[Spanish translation in comments]
Istanbul, June 18, 1251 hrs.
Istanbul is under occupation. On all the squares there is police. The National Guard is out patrolling the streets with real guns. In the neighbourhoods, AKP thugs armed with clubs and knives are intimidating people to stay indoors. The government has started to make targetted arrests. In Ankara it’s turning into a manhunt. And yet, it’s us they accuse of ‘terrorism’.
Twenty-two members of çArşı (A stands for Anarchy), the Besiktas hardcore who kicked police asses in the first week and made it possible for people to occupy Taksim, have been arrested in their homes and taken into custody under accusation of terrorism. Their crime is that they have been seen, in photos, at the barricades.
Sunday had been another tear gas festival all over town. In the evening, a small group of people gathered in Abbasaga park in Besiktas to discuss the arrests, and what to do next. Yesterday they returned, more numerous than before. We went down there as well.
A few hundred people filled the stone theater of the park to hold an assembly. They call it a forum here in Turkey, but it’s the same thing. What unites us all is the will, the need, to continue the struggle. Occupy Gezi has been a turning point for Turkey. It made people lose their fear, it made them experience freedom, solidarity, generosity. Above all, it made people listen. For everyone I speak to, this has been the most amazing thing. Turks are used to talking, loudly, but not to listening.
Now they listen to each other five hours straight, two minutes per person. To our surprise, they use the same hand signals as the Spanish do in their assemblies. They wave their hands if they agree, they make a cross with their forearms if they don’t. There’s no real moderation of the assembly yet, just one person who keeps track of time. For the time being, the assembly is a flow of emotions in the spirit of Gezi Park.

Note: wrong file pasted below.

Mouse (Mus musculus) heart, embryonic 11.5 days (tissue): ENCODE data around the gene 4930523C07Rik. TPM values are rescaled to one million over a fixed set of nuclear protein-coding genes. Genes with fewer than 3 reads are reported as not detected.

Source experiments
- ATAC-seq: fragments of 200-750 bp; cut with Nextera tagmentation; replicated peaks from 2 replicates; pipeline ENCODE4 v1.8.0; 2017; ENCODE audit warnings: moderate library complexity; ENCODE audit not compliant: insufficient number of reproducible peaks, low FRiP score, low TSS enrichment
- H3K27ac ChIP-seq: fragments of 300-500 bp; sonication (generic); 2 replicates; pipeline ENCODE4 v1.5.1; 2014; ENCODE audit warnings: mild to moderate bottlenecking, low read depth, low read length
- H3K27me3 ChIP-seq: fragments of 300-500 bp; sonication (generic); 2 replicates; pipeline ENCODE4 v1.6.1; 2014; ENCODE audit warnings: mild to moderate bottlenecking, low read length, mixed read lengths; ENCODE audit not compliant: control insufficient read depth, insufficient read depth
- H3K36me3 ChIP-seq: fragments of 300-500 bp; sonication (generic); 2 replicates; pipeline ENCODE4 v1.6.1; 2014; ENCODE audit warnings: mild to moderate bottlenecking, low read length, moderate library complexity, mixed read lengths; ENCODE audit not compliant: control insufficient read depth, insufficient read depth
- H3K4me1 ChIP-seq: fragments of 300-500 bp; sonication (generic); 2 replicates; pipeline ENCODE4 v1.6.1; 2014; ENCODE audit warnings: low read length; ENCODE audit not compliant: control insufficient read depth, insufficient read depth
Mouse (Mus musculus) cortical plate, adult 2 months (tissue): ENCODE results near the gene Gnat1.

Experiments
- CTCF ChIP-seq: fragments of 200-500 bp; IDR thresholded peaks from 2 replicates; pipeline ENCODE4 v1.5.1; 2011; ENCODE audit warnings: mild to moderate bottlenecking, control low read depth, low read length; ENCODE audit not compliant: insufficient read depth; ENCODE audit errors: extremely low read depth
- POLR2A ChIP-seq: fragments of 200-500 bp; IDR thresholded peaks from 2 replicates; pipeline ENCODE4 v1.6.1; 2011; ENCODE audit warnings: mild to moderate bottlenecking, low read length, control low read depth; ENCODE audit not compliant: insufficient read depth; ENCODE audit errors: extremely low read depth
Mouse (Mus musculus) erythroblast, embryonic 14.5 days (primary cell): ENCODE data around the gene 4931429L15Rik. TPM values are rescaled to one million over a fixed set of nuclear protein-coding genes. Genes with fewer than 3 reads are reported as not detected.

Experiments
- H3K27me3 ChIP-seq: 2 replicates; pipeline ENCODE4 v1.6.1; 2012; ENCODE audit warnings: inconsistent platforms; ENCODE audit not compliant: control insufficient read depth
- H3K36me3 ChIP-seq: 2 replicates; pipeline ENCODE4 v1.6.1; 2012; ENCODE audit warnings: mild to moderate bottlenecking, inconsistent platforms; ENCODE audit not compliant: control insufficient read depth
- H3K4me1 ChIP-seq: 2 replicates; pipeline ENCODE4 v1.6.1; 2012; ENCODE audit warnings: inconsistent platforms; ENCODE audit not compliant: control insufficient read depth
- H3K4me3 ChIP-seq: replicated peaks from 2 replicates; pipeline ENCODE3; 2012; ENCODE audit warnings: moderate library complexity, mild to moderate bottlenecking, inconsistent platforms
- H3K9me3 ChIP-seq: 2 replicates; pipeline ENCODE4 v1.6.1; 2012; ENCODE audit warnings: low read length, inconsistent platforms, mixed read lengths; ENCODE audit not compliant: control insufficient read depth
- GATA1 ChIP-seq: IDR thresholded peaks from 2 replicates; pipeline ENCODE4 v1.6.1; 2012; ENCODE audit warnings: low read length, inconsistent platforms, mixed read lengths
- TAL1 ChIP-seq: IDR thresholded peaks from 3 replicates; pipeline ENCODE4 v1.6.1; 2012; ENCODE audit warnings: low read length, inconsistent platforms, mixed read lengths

The only thing that interrupts the meeting, is a birthday celebration. The whole assembly sings. Cake and coke are going round. Five minutes of joy and laughter, then we get back to business.
A girl who studies political science, and in particular the Occupy and Indignado movements, offers to do simultaneous translation for us. The ideas being proposed vary from peaceful disobedience to armed resistance. Many people propose to form a political party, but the Turkish democratic system is designed to bar any party from entering parliament unless it gains ten percent of the vote.
The most important thing for now, people say, is to stay together. We need to talk to the people in the villages, to the people who only watch television. We need to convince the nationalists and the conservative muslems that Erdogan doesn’t care for the Prophet, or for Atatürk, that he only cares for himself and the power of money.
Resistance can take many forms. And as long as we support each other we will succeed. While the assembly continues into the night, one man in Taksim makes a silent statement. He stands. In front of the flag, in front of police. He doesn’t bow his head. For hours and hours he just stands. Then people start to join him. The Standing Man becomes yet another symbol of resistance. Finally, he is detained. But at that point, his statement already made its way around the square and the world.
When we pass by Taksim late at night, we ask someone what happened to the Standing Man. “I am the standing man, can’t you see?” We look around, everywhere people are standing, silently.
We will keep standing against oppression. Tonight, tomorrow night and the day after. In all parks, in all squares, everywhere. Nine o’ clock. We can beat them by pure force if we want to, we have proven that. We will also beat them with the power of our ideas.